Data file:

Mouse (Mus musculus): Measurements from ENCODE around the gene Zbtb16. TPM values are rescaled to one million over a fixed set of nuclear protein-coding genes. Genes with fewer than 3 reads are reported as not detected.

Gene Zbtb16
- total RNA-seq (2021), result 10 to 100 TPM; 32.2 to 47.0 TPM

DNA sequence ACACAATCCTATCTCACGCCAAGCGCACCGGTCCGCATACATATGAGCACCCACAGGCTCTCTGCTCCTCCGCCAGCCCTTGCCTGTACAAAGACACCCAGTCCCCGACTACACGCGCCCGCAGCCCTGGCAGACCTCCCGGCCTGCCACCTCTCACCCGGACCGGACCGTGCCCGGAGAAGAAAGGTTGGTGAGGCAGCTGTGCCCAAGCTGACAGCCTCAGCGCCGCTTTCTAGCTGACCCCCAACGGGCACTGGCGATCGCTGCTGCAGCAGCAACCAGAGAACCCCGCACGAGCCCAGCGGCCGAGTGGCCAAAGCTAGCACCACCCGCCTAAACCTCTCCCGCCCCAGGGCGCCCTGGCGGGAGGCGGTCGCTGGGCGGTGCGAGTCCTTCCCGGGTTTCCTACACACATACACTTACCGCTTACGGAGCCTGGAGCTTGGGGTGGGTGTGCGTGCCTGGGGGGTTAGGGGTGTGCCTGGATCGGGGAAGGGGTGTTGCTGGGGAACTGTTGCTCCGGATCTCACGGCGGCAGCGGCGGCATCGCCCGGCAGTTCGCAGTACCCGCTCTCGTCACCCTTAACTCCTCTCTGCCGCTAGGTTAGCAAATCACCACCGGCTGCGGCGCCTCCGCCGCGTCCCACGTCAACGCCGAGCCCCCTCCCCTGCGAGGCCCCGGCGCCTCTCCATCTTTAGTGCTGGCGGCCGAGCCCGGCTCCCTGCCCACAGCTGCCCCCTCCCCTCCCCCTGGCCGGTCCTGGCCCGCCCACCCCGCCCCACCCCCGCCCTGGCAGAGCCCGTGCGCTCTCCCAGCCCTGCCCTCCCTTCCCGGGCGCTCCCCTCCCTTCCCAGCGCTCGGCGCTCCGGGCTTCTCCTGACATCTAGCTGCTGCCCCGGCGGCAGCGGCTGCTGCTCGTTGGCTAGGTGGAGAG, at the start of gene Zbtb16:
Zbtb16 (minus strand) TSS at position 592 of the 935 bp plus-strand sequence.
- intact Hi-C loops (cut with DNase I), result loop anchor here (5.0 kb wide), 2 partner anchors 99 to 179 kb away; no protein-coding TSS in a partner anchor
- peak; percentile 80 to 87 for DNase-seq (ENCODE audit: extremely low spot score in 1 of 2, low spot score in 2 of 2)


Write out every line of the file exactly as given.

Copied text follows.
Mouse (Mus musculus): Measurements from ENCODE around the gene Zbtb16. TPM values are rescaled to one million over a fixed set of nuclear protein-coding genes. Genes with fewer than 3 reads are reported as not detected.

Gene Zbtb16
- total RNA-seq (2021), result 10 to 100 TPM; 32.2 to 47.0 TPM

DNA sequence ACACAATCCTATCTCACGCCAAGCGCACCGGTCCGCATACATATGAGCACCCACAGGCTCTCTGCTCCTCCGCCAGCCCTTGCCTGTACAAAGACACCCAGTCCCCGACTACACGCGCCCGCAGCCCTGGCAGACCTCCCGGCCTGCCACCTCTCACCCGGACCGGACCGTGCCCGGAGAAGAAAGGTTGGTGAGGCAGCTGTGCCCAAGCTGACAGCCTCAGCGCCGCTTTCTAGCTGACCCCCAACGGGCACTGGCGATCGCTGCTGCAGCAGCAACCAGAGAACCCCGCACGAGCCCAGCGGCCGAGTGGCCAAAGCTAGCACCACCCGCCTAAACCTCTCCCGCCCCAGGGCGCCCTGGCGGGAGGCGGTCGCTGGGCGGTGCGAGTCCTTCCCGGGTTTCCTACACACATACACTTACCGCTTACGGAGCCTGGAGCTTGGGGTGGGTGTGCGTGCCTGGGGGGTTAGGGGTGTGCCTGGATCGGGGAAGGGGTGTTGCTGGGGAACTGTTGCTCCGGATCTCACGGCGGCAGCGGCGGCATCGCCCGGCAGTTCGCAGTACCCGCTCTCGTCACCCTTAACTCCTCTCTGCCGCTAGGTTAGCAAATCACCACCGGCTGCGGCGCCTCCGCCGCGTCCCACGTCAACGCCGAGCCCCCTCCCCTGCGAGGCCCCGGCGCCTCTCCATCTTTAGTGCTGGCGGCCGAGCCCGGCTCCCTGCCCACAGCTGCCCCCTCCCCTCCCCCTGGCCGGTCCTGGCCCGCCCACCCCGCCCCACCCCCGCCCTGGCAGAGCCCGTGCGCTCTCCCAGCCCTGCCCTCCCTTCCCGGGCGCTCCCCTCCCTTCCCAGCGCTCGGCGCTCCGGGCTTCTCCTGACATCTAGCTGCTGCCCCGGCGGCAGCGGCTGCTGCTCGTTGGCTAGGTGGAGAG, at the start of gene Zbtb16:
Zbtb16 (minus strand) TSS at position 592 of the 935 bp plus-strand sequence.
- intact Hi-C loops (cut with DNase I), result loop anchor here (5.0 kb wide), 2 partner anchors 99 to 179 kb away; no protein-coding TSS in a partner anchor
- peak; percentile 80 to 87 for DNase-seq (ENCODE audit: extremely low spot score in 1 of 2, low spot score in 2 of 2)